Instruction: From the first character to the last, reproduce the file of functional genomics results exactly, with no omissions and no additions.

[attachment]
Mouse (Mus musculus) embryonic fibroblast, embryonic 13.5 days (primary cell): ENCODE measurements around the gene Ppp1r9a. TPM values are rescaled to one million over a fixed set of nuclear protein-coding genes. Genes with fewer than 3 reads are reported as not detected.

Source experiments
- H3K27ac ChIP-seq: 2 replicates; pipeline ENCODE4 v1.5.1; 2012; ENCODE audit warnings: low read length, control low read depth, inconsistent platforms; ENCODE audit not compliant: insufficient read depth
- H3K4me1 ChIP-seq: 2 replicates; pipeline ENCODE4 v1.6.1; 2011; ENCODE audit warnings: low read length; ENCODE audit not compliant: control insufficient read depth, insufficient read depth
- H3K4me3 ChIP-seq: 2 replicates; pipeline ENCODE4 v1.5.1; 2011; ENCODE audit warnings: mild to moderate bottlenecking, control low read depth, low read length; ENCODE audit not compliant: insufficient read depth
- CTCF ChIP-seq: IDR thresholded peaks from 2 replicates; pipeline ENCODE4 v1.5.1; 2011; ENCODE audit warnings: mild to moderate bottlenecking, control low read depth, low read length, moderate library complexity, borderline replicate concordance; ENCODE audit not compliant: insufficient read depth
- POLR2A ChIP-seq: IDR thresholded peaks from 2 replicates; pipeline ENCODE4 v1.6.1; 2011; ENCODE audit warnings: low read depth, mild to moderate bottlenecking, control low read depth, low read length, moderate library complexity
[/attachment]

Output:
Mouse (Mus musculus) embryonic fibroblast, embryonic 13.5 days (primary cell): ENCODE measurements around the gene Ppp1r9a. TPM values are rescaled to one million over a fixed set of nuclear protein-coding genes. Genes with fewer than 3 reads are reported as not detected.

Source experiments
- H3K27ac ChIP-seq: 2 replicates; pipeline ENCODE4 v1.5.1; 2012; ENCODE audit warnings: low read length, control low read depth, inconsistent platforms; ENCODE audit not compliant: insufficient read depth
- H3K4me1 ChIP-seq: 2 replicates; pipeline ENCODE4 v1.6.1; 2011; ENCODE audit warnings: low read length; ENCODE audit not compliant: control insufficient read depth, insufficient read depth
- H3K4me3 ChIP-seq: 2 replicates; pipeline ENCODE4 v1.5.1; 2011; ENCODE audit warnings: mild to moderate bottlenecking, control low read depth, low read length; ENCODE audit not compliant: insufficient read depth
- CTCF ChIP-seq: IDR thresholded peaks from 2 replicates; pipeline ENCODE4 v1.5.1; 2011; ENCODE audit warnings: mild to moderate bottlenecking, control low read depth, low read length, moderate library complexity, borderline replicate concordance; ENCODE audit not compliant: insufficient read depth
- POLR2A ChIP-seq: IDR thresholded peaks from 2 replicates; pipeline ENCODE4 v1.6.1; 2011; ENCODE audit warnings: low read depth, mild to moderate bottlenecking, control low read depth, low read length, moderate library complexity